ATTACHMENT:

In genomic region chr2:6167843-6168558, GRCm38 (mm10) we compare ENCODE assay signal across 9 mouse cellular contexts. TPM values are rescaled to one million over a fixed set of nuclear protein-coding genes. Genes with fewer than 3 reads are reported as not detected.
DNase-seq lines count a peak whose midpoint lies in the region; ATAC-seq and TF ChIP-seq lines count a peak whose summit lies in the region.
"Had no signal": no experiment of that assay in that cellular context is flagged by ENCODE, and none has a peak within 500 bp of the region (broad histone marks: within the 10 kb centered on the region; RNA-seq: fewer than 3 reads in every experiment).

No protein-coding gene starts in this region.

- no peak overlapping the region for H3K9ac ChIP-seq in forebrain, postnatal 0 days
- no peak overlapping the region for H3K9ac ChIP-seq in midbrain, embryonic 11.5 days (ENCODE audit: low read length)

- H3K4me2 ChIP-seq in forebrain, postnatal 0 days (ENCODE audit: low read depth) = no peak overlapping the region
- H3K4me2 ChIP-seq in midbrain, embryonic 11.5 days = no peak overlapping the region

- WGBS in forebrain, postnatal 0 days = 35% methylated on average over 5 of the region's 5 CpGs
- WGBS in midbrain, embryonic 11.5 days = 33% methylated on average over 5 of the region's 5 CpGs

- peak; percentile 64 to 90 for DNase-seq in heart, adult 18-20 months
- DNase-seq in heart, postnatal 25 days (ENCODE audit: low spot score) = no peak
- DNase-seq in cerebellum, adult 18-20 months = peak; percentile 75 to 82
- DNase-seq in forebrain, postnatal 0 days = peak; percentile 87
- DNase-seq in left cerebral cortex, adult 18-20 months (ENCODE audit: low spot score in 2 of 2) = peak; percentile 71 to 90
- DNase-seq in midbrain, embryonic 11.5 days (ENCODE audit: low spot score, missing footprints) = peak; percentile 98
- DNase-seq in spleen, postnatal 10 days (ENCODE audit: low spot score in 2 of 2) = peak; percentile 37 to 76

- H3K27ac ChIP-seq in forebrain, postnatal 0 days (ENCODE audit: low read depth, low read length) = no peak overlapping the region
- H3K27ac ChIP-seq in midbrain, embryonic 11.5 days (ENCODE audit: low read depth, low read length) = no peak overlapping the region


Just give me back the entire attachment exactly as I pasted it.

In genomic region chr2:6167843-6168558, GRCm38 (mm10) we compare ENCODE assay signal across 9 mouse cellular contexts. TPM values are rescaled to one million over a fixed set of nuclear protein-coding genes. Genes with fewer than 3 reads are reported as not detected.
DNase-seq lines count a peak whose midpoint lies in the region; ATAC-seq and TF ChIP-seq lines count a peak whose summit lies in the region.
"Had no signal": no experiment of that assay in that cellular context is flagged by ENCODE, and none has a peak within 500 bp of the region (broad histone marks: within the 10 kb centered on the region; RNA-seq: fewer than 3 reads in every experiment).

No protein-coding gene starts in this region.

- no peak overlapping the region for H3K9ac ChIP-seq in forebrain, postnatal 0 days
- no peak overlapping the region for H3K9ac ChIP-seq in midbrain, embryonic 11.5 days (ENCODE audit: low read length)

- H3K4me2 ChIP-seq in forebrain, postnatal 0 days (ENCODE audit: low read depth) = no peak overlapping the region
- H3K4me2 ChIP-seq in midbrain, embryonic 11.5 days = no peak overlapping the region

- WGBS in forebrain, postnatal 0 days = 35% methylated on average over 5 of the region's 5 CpGs
- WGBS in midbrain, embryonic 11.5 days = 33% methylated on average over 5 of the region's 5 CpGs

- peak; percentile 64 to 90 for DNase-seq in heart, adult 18-20 months
- DNase-seq in heart, postnatal 25 days (ENCODE audit: low spot score) = no peak
- DNase-seq in cerebellum, adult 18-20 months = peak; percentile 75 to 82
- DNase-seq in forebrain, postnatal 0 days = peak; percentile 87
- DNase-seq in left cerebral cortex, adult 18-20 months (ENCODE audit: low spot score in 2 of 2) = peak; percentile 71 to 90
- DNase-seq in midbrain, embryonic 11.5 days (ENCODE audit: low spot score, missing footprints) = peak; percentile 98
- DNase-seq in spleen, postnatal 10 days (ENCODE audit: low spot score in 2 of 2) = peak; percentile 37 to 76

- H3K27ac ChIP-seq in forebrain, postnatal 0 days (ENCODE audit: low read depth, low read length) = no peak overlapping the region
- H3K27ac ChIP-seq in midbrain, embryonic 11.5 days (ENCODE audit: low read depth, low read length) = no peak overlapping the region